Jim Horne Obituary

Jim Horne

Jim Horne, Emeritus Professor of Psychophysiology at the School of Sport, Exercise and Health Sciences at Loughborough University, and Honorary Professor at Leicester University, Department of Neuroscience, Psychology and Behaviour, sadly passed away on October 28, 2023.

Jim started his journey into sleep research at Aston University in the 1960s and devoted more than six decades of his life to the field. In 1969, he completed a Master of Science (1969) concerned with the evaluation of stress, for which 72 hours of sleep deprivation was considered a suitable method. Yielding more questions than answers for Jim, he then undertook his PhD (1969-1972) involving 62-hours of sleep deprivation, taking what we would term decades later as a ‘multi-modal’ approach to the study of sleep loss. In 1973, Jim joined Loughborough University.

During this time, he established and led one of the UKs premier sleep centres - the Loughborough Sleep Research Centre - from 1980 until his retirement in 2011. For 15 years (1991-2006), he was the Founding Editor-in-Chief of the Journal of Sleep Research, the primary publication of the European Sleep Research Society, and was instrumental in providing the foundation for the success of the journal today. His substantial achievements in sleep and circadian science were recognised through Fellowships of the Royal Society of Medicine, the British Psychological Society, and the Royal Society of Biology, alongside the award of Doctor of Science (DSc) by the University of London.

Jim was truly a pioneer in sleep and circadian science, recognised by all as one of the ‘giants’ of sleep research. In 1976, he developed the Horne-Östberg morningness-eveningness questionnaire identifying individual differences in circadian variations. Decades later, the use of the questionnaire in sleep and circadian science soared and it remains a valuable tool assessing individual differences in circadian preference. In the 1970s and for decades thereafter, Jim took on the challenge of sleep function, steering the field from one focussed on the ‘body restitution’ theory of (NREM) sleep to one of ‘brain restitution’, highlighting the role of slow wave sleep for the brain and (particularly prefrontal) cognitive capability using a series of elegant and creative study designs. In 1995, his seminal article in the British Medical Journal highlighted the causes and characteristics of fall asleep motor vehicle crashes, preceding two decades of ground- breaking research targeting driver sleepiness. His evidence-based recommendations for managing driver sleepiness transformed road safety in the UK and worldwide, and for this, he was a worthy co-recipient of the 2007 Queen’s Anniversary Prize awarded for excellence, innovation and public benefit for ‘reducing road traffic deaths; vehicle, road and driver safety research’.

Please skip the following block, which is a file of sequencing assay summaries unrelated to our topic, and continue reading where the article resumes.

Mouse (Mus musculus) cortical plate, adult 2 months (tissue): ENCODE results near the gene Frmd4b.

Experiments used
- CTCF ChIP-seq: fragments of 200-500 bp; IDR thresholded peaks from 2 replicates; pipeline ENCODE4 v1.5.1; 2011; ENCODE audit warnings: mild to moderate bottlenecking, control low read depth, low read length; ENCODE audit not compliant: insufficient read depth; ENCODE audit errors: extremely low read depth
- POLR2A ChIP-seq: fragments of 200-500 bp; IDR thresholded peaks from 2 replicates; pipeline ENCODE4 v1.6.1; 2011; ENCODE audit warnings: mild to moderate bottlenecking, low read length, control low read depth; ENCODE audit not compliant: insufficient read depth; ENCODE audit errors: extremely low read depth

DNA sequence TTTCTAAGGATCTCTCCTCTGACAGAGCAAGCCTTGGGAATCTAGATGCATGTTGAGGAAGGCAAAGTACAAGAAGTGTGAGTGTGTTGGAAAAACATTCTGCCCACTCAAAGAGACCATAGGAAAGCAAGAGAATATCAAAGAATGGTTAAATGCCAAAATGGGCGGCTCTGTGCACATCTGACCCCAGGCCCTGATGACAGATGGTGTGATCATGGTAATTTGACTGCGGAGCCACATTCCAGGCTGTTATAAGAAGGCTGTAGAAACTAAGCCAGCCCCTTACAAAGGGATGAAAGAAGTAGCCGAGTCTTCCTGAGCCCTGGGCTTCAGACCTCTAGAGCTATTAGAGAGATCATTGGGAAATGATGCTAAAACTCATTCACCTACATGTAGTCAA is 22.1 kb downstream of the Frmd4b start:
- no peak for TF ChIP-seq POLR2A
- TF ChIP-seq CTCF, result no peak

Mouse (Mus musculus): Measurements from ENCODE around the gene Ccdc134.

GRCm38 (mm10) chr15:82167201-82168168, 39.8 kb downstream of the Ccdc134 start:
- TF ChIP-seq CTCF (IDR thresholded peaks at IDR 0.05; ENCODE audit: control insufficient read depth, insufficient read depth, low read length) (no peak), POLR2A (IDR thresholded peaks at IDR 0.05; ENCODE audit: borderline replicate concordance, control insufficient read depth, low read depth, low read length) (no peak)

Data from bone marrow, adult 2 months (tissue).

Jim’s knowledge of sleep knew no boundaries. He thrived on academic debate and offered a unique perspective to many scientific arguments, as reflected in both his writings and exchanges with colleagues. He authored more than 300 academic publications and numerous popular science writings for the Psychologist, New Scientist, The Telegraph and many others. He authored three books relating to sleep including ‘Why we sleep’ (1988), ‘Sleepfaring’ (2006) and ‘Sleeplessness’ (2016), and authored chapters or wrote forewords in many more. Many sought his expertise. He was an expert witness for the Crown Prosecution Service in a number of high-profile trials concerning driver sleepiness. He was a regular speaker and attendee at many national and international sleep conferences and workshops, and was a tremendous advocate for sleep in the community through television and radio appearances and newspaper articles. But in addition to his unique and exceptional mind, Jim will be remembered for his kindness, generosity, humility, and humour. Many of his colleagues around the world have echoed the same sentiment: Jim was a true gentleman of science. He shared his knowledge willingly, giving so much of his time and wisdom to the advancement of sleep research but more importantly to the people working within it. He was the mentor of all mentors, and many of us will remain forever thankful for his knowledge and inspiration, enduring guidance and support, and above all his friendship.

After his ‘official retirement’ in 2011, Jim continued to write academic papers, popular science articles, and provide advice on all things sleep and road safety. But he also enjoyed his new life spending time with family, enjoying being a husband, father, and grandfather, and being active in his local community. He enjoyed walking and gardening and tending to his chickens and lived by his motto for the brain of ‘use it or lose it’. While Jim and his exceptional mind will be sorely missed by so many, his incredible contribution and legacy will remain. To echo the words of David Harkins, “You can close your eyes and pray that he’ll come back, or you can open your eyes and see all he’s left”.

Obituary written by Clare Anderson
Professor of Sleep and Circadian Science
Centre for Human Brain Health, School of Psychology
University of Birmingham, UK
Former PhD Student/Post Doc of Jim Horne, collaborator and friend.